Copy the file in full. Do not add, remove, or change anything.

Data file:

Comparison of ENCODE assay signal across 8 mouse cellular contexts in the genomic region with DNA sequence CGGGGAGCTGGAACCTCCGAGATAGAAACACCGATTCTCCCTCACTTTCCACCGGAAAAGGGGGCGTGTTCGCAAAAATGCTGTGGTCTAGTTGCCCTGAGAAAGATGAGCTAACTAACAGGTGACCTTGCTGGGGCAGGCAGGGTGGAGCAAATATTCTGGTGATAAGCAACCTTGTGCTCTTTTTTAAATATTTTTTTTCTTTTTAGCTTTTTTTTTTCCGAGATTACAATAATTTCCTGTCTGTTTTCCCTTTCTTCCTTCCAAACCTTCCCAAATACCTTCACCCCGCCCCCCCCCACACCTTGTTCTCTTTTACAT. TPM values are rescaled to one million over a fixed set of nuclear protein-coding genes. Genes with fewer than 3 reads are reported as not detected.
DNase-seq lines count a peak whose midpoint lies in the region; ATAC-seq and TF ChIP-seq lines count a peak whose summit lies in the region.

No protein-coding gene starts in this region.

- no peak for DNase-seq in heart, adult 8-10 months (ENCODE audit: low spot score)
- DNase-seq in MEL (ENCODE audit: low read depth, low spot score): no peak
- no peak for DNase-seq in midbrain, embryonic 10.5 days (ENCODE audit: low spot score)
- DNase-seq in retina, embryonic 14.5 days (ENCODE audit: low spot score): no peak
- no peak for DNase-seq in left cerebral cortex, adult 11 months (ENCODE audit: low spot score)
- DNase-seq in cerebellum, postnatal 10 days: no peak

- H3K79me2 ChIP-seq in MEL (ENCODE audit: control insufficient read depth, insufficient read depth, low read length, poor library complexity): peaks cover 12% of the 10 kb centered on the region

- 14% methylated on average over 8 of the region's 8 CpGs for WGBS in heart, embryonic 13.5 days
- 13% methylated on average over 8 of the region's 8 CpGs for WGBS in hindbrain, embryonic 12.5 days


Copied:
Comparison of ENCODE assay signal across 8 mouse cellular contexts in the genomic region with DNA sequence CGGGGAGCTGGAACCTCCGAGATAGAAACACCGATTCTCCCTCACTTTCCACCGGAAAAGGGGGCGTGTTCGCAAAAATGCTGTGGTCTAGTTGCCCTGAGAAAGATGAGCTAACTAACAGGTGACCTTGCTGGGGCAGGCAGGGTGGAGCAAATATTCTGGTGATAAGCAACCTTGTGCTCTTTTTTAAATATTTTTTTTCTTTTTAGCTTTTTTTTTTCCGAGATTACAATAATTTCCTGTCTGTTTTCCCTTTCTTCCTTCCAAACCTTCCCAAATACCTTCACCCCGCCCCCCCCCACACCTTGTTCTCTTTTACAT. TPM values are rescaled to one million over a fixed set of nuclear protein-coding genes. Genes with fewer than 3 reads are reported as not detected.
DNase-seq lines count a peak whose midpoint lies in the region; ATAC-seq and TF ChIP-seq lines count a peak whose summit lies in the region.

No protein-coding gene starts in this region.

- no peak for DNase-seq in heart, adult 8-10 months (ENCODE audit: low spot score)
- DNase-seq in MEL (ENCODE audit: low read depth, low spot score): no peak
- no peak for DNase-seq in midbrain, embryonic 10.5 days (ENCODE audit: low spot score)
- DNase-seq in retina, embryonic 14.5 days (ENCODE audit: low spot score): no peak
- no peak for DNase-seq in left cerebral cortex, adult 11 months (ENCODE audit: low spot score)
- DNase-seq in cerebellum, postnatal 10 days: no peak

- H3K79me2 ChIP-seq in MEL (ENCODE audit: control insufficient read depth, insufficient read depth, low read length, poor library complexity): peaks cover 12% of the 10 kb centered on the region

- 14% methylated on average over 8 of the region's 8 CpGs for WGBS in heart, embryonic 13.5 days
- 13% methylated on average over 8 of the region's 8 CpGs for WGBS in hindbrain, embryonic 12.5 days